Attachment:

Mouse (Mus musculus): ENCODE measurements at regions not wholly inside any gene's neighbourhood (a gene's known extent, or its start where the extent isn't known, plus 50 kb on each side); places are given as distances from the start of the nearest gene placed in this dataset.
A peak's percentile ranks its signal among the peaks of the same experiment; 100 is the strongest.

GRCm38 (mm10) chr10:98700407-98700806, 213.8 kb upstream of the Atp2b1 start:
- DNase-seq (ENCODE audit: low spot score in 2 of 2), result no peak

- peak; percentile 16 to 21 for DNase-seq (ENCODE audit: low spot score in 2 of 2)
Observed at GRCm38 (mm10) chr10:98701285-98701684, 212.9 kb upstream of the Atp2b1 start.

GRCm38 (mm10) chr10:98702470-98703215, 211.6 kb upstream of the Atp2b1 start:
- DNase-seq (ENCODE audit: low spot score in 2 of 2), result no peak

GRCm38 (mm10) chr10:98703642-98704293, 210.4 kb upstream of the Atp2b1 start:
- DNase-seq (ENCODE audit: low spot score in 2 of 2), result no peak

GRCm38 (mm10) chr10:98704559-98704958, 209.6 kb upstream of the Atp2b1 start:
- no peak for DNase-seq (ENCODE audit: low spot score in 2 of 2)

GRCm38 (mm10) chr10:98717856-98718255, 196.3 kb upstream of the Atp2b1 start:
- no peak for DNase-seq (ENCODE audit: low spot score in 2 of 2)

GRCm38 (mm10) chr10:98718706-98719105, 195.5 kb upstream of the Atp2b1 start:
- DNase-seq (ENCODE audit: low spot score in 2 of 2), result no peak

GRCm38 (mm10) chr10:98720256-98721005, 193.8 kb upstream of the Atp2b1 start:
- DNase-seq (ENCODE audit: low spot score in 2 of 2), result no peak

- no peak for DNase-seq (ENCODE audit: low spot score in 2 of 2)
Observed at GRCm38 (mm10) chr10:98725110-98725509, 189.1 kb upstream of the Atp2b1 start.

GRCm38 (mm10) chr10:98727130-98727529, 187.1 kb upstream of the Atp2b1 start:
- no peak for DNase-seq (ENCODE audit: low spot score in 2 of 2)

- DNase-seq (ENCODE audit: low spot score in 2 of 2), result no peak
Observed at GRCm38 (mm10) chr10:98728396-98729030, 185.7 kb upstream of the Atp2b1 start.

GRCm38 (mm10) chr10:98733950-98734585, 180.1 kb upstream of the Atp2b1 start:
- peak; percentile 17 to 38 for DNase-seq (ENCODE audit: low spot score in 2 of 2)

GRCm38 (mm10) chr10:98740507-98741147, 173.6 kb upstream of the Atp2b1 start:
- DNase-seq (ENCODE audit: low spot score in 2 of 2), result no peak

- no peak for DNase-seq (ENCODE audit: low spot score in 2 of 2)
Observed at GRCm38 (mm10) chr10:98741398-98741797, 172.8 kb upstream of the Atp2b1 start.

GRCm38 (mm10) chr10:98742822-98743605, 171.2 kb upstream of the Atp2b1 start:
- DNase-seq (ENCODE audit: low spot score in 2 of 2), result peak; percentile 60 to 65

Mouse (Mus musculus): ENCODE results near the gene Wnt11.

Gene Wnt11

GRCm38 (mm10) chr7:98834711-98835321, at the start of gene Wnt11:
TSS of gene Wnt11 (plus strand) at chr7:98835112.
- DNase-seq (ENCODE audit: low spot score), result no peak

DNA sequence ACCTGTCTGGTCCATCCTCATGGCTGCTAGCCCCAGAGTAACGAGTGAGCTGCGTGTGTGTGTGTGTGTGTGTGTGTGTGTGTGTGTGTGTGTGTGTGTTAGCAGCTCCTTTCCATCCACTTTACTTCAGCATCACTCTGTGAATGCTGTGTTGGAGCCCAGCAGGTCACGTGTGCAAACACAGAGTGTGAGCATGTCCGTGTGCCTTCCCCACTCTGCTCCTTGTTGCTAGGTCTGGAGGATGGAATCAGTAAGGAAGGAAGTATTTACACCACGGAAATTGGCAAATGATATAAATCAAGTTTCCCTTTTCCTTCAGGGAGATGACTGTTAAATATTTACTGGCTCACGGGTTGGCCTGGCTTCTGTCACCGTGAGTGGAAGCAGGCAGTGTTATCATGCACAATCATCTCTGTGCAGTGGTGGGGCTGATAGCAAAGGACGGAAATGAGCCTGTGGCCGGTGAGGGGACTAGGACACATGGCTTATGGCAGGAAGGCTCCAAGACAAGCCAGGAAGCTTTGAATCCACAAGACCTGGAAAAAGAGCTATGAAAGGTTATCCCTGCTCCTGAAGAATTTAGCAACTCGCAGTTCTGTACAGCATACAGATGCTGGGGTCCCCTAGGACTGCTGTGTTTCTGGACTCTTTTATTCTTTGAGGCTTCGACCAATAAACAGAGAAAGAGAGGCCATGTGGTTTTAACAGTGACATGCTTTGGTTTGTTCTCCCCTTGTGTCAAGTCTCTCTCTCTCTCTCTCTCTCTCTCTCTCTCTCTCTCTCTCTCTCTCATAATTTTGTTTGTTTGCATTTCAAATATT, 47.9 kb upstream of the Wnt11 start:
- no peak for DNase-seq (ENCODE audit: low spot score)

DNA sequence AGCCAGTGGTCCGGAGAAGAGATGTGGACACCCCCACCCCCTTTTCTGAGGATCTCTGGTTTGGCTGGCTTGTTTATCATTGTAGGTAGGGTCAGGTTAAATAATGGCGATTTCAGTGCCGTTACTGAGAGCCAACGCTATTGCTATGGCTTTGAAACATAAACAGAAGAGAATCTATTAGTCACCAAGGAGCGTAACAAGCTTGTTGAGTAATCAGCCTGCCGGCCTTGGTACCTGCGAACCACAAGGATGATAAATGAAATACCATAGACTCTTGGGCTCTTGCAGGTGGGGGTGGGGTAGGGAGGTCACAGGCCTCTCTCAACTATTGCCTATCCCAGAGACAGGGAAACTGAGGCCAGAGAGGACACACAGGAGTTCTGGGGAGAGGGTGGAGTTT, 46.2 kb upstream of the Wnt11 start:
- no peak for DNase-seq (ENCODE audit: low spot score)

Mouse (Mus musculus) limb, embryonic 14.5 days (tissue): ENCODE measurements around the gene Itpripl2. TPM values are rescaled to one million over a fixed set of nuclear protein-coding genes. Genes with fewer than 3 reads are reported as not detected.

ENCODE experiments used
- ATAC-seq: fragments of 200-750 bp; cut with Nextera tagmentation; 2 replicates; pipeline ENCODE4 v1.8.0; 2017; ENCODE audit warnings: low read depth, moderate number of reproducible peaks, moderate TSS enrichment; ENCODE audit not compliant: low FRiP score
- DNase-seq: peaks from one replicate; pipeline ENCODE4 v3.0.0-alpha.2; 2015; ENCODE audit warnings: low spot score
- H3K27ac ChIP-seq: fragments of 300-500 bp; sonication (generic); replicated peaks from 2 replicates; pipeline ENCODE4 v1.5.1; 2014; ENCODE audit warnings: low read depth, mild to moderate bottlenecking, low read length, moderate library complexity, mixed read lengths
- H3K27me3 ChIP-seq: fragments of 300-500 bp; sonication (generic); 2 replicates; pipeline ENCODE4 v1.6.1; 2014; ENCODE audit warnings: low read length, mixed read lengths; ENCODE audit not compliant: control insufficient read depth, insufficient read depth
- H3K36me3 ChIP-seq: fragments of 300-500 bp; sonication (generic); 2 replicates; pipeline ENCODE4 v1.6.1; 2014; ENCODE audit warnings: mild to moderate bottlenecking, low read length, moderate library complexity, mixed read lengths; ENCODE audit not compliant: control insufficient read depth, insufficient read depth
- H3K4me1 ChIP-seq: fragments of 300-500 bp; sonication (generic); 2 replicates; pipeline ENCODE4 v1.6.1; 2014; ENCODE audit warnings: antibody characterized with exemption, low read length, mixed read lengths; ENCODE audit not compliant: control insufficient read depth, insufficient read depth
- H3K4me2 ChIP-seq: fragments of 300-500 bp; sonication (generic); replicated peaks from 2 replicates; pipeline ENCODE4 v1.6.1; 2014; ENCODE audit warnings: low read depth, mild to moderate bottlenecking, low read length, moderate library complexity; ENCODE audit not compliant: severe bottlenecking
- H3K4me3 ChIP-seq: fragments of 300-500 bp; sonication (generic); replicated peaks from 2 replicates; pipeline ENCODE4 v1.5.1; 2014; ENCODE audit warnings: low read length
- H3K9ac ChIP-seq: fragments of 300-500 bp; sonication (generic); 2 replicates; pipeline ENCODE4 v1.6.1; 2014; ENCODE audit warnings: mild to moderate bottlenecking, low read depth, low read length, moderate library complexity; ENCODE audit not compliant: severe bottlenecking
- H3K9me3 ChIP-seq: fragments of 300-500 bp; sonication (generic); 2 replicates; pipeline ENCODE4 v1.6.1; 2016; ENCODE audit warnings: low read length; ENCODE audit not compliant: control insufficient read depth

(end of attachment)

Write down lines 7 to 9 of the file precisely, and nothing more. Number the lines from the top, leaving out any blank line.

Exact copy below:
GRCm38 (mm10) chr10:98702470-98703215, 211.6 kb upstream of the Atp2b1 start:
- DNase-seq (ENCODE audit: low spot score in 2 of 2), result no peak

GRCm38 (mm10) chr10:98703642-98704293, 210.4 kb upstream of the Atp2b1 start: